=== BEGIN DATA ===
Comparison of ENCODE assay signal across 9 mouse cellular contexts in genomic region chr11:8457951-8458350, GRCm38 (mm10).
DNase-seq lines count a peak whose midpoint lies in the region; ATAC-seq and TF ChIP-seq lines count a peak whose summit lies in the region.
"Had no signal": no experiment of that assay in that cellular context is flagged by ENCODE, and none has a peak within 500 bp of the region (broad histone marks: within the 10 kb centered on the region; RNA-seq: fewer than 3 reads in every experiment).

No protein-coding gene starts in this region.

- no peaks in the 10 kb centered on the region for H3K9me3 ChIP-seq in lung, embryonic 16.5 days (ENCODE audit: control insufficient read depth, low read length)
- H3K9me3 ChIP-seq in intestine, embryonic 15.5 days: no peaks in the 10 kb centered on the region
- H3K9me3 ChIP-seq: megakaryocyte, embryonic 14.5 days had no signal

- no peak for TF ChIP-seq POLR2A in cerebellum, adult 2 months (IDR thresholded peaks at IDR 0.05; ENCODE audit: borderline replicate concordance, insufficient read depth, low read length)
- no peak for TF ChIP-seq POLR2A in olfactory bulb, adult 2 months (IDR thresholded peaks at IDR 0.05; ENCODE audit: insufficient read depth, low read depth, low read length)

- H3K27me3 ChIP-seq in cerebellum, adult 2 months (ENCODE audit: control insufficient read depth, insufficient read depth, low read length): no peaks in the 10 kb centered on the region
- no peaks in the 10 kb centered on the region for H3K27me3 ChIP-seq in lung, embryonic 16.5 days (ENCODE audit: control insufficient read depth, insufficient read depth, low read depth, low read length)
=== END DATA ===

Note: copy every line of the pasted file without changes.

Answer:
Comparison of ENCODE assay signal across 9 mouse cellular contexts in genomic region chr11:8457951-8458350, GRCm38 (mm10).
DNase-seq lines count a peak whose midpoint lies in the region; ATAC-seq and TF ChIP-seq lines count a peak whose summit lies in the region.
"Had no signal": no experiment of that assay in that cellular context is flagged by ENCODE, and none has a peak within 500 bp of the region (broad histone marks: within the 10 kb centered on the region; RNA-seq: fewer than 3 reads in every experiment).

No protein-coding gene starts in this region.

- no peaks in the 10 kb centered on the region for H3K9me3 ChIP-seq in lung, embryonic 16.5 days (ENCODE audit: control insufficient read depth, low read length)
- H3K9me3 ChIP-seq in intestine, embryonic 15.5 days: no peaks in the 10 kb centered on the region
- H3K9me3 ChIP-seq: megakaryocyte, embryonic 14.5 days had no signal

- no peak for TF ChIP-seq POLR2A in cerebellum, adult 2 months (IDR thresholded peaks at IDR 0.05; ENCODE audit: borderline replicate concordance, insufficient read depth, low read length)
- no peak for TF ChIP-seq POLR2A in olfactory bulb, adult 2 months (IDR thresholded peaks at IDR 0.05; ENCODE audit: insufficient read depth, low read depth, low read length)

- H3K27me3 ChIP-seq in cerebellum, adult 2 months (ENCODE audit: control insufficient read depth, insufficient read depth, low read length): no peaks in the 10 kb centered on the region
- no peaks in the 10 kb centered on the region for H3K27me3 ChIP-seq in lung, embryonic 16.5 days (ENCODE audit: control insufficient read depth, insufficient read depth, low read depth, low read length)